There’s a good variety and quantity of puzzling on offer that should appeal to pretty much everyone. At each stage there are at least three puzzles to be working on in parallel, so there is little sense of bottlenecking in the game. Inevitably, we’d get to a point where there was only one puzzle left, but that worked well to allow us to discuss what was, presumably, the most difficult puzzle in each set. Sometimes that was because it was most interesting one, but that wasn’t always the case – one puzzle had some ambiguity that required a bit of on-the-fly correction from the GM (who, to his credit, was paying close enough attention to swoop in and fix it), while another was a logic puzzle that I can imagine being a real struggle for some teams. There was even a physical one thrown into the mix, although I suspect that’s a ‘love it or hate it’ element.
The game has a tendency to have you poring over laminate sheets rather than more elaborate props. That, combined with a lot of four-digit padlocks, did detract a little from the immersion, but both were understandable given the portable context of the experience. If that repeated use of four-digit locks is a red flag for you, don’t worry: the game has a lot of structure that means you’re never faced with many at the same time, and it’s always clear where to use the codes. We opened locks with certainty, not just hope.
There’s a dual finale to this game, with the conventional escape created by breaking through three layers of puzzles and assembling the triskelion. That’s followed by a separate post-escape murder mystery element that pits the players against each other. I’m not a big fan of splitting games in that way, especially when you go on to pit player against player, but it’s a solid murder mystery. My one piece of advice is to read the instructions properly and make sure everyone understands what they’re doing…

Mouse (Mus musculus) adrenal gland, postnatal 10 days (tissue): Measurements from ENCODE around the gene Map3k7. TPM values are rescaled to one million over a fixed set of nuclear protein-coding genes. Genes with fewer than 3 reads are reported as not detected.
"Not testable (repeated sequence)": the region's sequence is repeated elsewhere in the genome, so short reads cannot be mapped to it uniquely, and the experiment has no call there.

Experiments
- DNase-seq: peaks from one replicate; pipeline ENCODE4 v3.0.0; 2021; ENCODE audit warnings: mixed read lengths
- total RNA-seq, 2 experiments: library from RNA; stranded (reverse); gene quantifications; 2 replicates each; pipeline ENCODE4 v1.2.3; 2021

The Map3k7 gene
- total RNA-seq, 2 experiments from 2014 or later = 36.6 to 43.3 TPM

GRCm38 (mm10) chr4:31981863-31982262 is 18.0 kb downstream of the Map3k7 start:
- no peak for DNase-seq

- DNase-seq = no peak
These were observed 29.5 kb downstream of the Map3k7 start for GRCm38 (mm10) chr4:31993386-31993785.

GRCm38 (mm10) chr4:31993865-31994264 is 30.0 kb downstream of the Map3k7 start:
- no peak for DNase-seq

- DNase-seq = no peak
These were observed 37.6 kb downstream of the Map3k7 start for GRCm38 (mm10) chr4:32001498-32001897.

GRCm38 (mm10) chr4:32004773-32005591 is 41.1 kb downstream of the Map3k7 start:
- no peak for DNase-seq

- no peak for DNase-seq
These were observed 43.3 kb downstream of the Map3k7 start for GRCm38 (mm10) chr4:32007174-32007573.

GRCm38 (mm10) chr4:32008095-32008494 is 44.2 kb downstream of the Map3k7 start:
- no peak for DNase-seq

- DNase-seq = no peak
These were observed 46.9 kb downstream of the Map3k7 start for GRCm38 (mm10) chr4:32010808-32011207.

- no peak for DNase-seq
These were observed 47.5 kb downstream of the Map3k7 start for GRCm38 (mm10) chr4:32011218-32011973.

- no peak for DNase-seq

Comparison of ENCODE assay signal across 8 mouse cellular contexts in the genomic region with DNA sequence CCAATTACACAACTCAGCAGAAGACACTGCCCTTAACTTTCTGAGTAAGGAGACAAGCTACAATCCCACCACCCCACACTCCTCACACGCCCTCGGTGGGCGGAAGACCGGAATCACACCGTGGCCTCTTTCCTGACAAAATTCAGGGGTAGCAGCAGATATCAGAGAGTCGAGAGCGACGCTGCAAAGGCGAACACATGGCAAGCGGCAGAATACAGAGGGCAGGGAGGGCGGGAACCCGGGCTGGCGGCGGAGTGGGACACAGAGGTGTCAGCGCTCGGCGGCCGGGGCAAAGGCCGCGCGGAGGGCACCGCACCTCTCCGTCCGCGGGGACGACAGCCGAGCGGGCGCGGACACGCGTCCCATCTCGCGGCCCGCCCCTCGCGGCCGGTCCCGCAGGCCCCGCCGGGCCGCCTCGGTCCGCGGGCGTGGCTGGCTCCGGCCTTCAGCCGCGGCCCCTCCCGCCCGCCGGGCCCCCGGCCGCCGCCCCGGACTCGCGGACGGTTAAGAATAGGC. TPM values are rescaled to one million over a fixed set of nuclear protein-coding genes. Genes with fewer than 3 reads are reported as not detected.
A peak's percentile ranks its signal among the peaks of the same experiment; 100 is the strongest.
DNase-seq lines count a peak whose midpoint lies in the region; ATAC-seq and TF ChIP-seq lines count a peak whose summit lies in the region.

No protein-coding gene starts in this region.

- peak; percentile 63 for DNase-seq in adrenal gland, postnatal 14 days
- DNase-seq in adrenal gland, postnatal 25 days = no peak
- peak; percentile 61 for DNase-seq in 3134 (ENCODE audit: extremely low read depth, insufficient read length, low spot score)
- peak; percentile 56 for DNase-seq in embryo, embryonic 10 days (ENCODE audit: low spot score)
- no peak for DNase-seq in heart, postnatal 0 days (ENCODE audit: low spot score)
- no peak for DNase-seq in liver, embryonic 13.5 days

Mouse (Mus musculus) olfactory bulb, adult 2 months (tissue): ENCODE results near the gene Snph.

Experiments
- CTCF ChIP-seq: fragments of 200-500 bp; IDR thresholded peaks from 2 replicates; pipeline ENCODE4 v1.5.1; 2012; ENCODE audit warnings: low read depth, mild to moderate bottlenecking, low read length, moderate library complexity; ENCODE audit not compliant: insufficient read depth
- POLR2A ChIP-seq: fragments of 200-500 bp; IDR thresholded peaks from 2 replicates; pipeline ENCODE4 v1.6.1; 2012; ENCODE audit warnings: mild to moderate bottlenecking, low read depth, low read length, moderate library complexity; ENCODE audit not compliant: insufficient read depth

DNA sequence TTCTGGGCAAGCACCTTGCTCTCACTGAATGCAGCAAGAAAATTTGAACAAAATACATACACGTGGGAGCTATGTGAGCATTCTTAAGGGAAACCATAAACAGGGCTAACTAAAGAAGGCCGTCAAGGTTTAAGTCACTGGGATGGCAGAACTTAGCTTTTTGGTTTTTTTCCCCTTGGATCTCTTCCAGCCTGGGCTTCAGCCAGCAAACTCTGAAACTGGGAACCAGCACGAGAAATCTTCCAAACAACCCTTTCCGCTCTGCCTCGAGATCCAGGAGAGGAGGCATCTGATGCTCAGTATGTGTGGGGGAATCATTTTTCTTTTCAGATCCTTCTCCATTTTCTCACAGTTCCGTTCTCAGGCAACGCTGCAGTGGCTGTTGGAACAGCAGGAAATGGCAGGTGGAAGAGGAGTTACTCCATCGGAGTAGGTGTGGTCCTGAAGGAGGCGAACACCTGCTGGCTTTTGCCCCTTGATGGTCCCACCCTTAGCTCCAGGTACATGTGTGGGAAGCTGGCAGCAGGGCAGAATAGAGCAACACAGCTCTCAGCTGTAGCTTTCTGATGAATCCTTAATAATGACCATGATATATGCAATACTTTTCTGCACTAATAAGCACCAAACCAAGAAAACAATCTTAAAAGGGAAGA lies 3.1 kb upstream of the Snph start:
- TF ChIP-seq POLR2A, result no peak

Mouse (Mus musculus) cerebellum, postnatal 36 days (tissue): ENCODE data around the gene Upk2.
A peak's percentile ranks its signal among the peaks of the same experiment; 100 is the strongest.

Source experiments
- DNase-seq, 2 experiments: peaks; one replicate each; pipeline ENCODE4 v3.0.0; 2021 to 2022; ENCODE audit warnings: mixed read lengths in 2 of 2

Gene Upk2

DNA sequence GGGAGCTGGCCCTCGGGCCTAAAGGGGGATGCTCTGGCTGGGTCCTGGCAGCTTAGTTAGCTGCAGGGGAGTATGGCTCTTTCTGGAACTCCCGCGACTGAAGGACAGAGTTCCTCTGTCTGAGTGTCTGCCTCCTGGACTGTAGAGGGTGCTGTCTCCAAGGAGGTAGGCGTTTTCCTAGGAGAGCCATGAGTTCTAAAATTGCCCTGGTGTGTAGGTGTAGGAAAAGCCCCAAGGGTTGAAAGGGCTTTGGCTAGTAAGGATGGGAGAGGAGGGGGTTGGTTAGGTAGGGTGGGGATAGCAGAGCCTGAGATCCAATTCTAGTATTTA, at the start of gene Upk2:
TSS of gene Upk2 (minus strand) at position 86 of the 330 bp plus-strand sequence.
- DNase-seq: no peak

We “escaped” with around fifteen minutes remaining having taken a couple of clues, although we failed to identify the murderer. Clues are available from the GM, who’s in character and present throughout.
It’s hard to compare this against other escape rooms because it’s such a different experience. There are clear escape room elements in the game, but there’s also a strong element of (logical!) murder mystery. If you don’t go in expecting a conventional escape room, I think you’ll have plenty of fun. It’s a well structured game with some fun puzzles and plenty of theatre. In fact, theatre is a pretty good description of this. Think of it as a boutique puzzle-themed immersive murder mystery experience.
There’s plenty of story to absorb during the game, but it’s usually obvious which parts are important. This is one of those rare cases where both small and large teams can have a good experience. We went along with four but, if you’re enthusiasts and want to maximise the escape room puzzle fun, three would be best. On the other hand, if you’re happy immersing yourself in the story and murder mystery angle, I’d be happy suggesting up to six. With bigger teams, I’d recommend changing seats after each “stage” of the game to mix up who you’re solving puzzles with.
Full disclosure: We weren’t charged for these tickets. That doesn’t influence the review – you can read more on the About page.